By Paige Pearcy, Deputy Magazine Editor
Published January 13, 2013
She joined after being introduced to it by her AA sponsor.
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“I know that if I didn’t have this community, if I just tried to stay sober by myself, it wouldn’t have worked,” Paige said.
Desprez said the University combats dangerous drinking and drug use in a variety of ways.
“We know a couple things, that one thing won’t work so you have to do a series of interventions” with evidence-based strategies, Desprez said.
Zucker added that because college offers a more “at-risk” environment for drinking, universities offer different options to combat drinking issues, with some programs working better than others.
“If you look at the data, there’s a tremendous amount of variation with some schools still very clearly being party schools, where it’s likely also that the alumni and the administration don’t take a heavy stance about controlling it,” Zucker said. “Then there’s schools who take it more seriously, who have alternative activities on football nights that don’t involve drinking or arrange transportation and generally raise awareness of the risk that’s associated with this.”
The student life survey, which is compiled from a random sample of students at the University every two years, shows that every year since 2005 — a year when binge drinking at the University hit its all-time high of 53.2 percent — it has decreased.
One effort to decease drinking at the University is the “Stay in the Blue” harm-prevention campaign started in the fall of 2006.
“(The Stay in the Blue campaign) helps people attach a (blood alcohol content) level to a level of low risk,” Desprez said.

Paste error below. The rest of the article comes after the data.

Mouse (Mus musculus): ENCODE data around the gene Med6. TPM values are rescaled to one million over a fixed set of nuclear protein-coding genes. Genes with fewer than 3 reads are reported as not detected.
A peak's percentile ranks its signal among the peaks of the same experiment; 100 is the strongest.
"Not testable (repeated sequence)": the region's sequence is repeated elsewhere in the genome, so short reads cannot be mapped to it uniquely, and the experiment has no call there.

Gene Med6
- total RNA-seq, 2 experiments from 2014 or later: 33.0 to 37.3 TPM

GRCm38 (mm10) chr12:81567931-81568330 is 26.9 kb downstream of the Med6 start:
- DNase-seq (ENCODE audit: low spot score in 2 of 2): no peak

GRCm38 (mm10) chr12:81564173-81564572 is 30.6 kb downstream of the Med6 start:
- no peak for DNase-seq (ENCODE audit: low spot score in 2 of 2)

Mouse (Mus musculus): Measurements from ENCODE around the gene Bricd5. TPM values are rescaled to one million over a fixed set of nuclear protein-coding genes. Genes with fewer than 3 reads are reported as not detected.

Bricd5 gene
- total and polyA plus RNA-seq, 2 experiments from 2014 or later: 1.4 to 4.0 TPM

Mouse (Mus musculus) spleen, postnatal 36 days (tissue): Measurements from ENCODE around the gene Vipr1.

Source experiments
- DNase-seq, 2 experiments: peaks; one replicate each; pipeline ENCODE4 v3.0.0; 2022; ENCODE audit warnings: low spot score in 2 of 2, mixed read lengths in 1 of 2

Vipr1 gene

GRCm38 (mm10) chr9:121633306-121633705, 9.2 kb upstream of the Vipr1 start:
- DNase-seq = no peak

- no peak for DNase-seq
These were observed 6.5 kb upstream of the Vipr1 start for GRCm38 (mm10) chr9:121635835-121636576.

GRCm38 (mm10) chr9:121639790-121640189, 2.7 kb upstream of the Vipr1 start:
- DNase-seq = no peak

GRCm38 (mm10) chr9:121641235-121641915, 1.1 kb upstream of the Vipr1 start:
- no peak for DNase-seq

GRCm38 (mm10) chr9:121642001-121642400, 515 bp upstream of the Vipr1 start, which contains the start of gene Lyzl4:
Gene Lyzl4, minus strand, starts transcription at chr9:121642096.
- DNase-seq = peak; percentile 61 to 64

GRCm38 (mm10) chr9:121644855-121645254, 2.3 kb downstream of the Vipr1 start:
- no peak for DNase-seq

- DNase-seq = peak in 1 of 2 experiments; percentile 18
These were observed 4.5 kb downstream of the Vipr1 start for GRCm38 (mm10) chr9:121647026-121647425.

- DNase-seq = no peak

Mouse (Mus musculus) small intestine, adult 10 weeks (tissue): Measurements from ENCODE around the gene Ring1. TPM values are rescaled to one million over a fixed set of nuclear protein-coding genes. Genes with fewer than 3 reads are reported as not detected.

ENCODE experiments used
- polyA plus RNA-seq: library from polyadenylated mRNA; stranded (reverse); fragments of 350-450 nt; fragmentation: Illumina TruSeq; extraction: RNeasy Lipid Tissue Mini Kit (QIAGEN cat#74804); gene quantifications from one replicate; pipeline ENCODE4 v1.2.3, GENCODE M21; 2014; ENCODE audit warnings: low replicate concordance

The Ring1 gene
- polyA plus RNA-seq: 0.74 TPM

Marsha Benz, health educator for alcohol and other drugs, was one of the primary people involved with initiating the campaign. Last spring, she said a big factor in making the campaign successful was including students in the process.
This year’s data, which was released with the 2011 student life survey results, shows the binge drinking prevalence number is the lowest it has been in over 10 years, at 44.7 percent. The lowest percentage previously reported was 45 percent in 1999.
Like Paige, Jake seldom mentioned being scared while using drugs. The only time Jake explicitly referred to his experiences as being scary was when he traveled to Detroit and overdosed. He said usually he wasn’t scared about using drugs.
“The two favorable options were to finally realize I can finally live a life clean or to not have to be in that misery anymore,” Jake said. “So it didn’t seem so bad in the moment to use those drugs and alcohol and think ‘Well, maybe if I wasn’t here anymore, it’d be better than being miserable.’ But you realize after the haze clears, that that’s a crazy thought and that you shouldn’t think like that, but in the moment you’re not really afraid of it. At least I wasn’t.”
To say it was easy to listen to the things they’ve already gone through in their still-young lives would be a lie. Paige and Jake, both sober and clean now, kept saying they were lucky — lucky to have the resources to already be in recovery — and that was the most hopeful outlook I could find for the problem of underage addiction and addiction in general.